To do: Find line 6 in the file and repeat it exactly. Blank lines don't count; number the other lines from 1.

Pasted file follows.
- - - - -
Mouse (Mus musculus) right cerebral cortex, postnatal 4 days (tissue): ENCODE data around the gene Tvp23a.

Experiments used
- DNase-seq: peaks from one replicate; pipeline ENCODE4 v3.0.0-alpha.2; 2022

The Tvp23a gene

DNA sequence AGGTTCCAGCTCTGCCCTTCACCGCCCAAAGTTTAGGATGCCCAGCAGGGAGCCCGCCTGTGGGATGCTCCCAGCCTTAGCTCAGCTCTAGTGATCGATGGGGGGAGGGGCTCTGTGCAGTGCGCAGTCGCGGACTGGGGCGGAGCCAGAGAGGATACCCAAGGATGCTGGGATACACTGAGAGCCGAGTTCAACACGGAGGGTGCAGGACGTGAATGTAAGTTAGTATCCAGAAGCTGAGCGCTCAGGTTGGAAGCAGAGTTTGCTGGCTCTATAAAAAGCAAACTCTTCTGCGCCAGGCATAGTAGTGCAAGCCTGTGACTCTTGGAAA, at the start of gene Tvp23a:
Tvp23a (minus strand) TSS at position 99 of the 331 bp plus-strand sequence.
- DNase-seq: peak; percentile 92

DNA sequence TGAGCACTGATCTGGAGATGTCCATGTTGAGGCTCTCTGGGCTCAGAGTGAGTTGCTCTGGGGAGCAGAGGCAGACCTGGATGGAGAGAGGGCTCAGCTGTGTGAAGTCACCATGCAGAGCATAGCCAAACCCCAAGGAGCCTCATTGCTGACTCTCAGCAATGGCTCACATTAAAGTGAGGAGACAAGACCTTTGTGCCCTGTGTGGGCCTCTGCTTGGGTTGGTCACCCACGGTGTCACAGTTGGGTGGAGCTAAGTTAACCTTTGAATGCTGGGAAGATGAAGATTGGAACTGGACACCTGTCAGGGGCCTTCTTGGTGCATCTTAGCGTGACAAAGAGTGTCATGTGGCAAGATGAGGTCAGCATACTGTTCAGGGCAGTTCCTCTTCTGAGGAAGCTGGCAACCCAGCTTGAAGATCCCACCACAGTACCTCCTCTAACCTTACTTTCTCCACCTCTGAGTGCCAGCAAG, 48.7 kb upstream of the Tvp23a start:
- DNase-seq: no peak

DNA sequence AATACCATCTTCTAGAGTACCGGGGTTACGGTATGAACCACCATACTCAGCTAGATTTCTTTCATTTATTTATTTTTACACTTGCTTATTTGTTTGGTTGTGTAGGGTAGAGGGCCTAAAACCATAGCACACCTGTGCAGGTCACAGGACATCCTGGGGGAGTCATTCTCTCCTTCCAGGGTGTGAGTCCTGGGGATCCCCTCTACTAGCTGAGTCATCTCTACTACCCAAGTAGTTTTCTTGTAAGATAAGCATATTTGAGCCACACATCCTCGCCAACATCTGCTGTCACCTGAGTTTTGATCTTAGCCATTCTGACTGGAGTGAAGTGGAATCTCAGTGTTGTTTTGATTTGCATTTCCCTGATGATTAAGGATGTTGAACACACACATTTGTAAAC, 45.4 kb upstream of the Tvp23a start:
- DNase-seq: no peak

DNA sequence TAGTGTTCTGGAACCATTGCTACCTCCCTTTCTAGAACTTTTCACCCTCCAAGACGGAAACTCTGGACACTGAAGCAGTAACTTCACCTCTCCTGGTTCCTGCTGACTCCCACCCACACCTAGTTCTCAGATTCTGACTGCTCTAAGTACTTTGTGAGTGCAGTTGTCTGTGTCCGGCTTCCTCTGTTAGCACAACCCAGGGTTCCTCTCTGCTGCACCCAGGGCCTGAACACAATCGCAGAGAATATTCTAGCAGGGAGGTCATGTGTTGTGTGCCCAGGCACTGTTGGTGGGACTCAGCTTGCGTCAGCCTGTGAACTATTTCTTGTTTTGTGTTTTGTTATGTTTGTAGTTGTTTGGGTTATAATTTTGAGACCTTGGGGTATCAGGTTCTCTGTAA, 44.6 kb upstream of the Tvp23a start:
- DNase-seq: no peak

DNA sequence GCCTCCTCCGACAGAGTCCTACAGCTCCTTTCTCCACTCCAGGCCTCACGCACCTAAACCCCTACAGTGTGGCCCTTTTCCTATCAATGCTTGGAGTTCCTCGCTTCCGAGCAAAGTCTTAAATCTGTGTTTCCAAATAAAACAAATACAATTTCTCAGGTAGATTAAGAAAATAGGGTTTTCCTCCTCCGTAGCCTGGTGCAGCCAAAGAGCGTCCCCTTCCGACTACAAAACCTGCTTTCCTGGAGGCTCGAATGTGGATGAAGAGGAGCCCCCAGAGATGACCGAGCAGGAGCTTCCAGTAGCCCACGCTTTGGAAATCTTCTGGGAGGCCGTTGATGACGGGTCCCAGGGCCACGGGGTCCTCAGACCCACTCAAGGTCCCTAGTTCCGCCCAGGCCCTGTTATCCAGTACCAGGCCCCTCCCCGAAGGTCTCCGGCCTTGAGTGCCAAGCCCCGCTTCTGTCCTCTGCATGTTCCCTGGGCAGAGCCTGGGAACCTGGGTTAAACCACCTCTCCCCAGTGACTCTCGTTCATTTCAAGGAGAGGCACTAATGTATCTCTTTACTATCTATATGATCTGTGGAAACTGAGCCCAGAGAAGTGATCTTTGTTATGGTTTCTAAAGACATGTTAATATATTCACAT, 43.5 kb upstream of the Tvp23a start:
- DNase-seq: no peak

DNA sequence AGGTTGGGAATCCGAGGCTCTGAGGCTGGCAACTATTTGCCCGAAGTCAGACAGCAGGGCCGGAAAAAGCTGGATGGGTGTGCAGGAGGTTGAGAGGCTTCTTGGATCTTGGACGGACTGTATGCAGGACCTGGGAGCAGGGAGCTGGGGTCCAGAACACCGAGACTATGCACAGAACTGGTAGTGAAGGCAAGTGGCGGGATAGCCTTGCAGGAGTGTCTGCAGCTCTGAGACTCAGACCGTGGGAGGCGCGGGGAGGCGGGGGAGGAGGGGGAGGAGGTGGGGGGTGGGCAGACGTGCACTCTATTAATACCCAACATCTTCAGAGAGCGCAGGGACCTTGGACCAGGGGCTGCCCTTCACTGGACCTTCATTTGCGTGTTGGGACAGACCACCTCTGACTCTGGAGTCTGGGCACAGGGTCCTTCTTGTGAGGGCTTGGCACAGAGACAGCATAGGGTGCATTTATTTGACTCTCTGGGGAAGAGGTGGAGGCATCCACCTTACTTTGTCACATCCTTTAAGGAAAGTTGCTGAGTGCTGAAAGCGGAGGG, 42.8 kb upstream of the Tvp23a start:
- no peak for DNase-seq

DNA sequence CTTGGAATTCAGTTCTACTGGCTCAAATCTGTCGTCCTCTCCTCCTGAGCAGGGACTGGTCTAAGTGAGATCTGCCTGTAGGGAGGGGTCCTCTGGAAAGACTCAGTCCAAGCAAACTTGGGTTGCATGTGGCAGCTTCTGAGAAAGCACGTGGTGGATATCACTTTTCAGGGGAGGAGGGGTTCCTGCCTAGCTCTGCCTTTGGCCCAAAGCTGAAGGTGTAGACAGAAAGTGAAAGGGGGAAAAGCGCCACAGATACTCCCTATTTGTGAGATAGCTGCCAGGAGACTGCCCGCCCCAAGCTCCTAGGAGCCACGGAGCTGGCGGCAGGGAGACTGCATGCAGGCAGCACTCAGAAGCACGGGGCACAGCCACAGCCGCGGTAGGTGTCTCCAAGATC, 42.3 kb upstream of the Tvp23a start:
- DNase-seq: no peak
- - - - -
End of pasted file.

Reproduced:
Tvp23a (minus strand) TSS at position 99 of the 331 bp plus-strand sequence.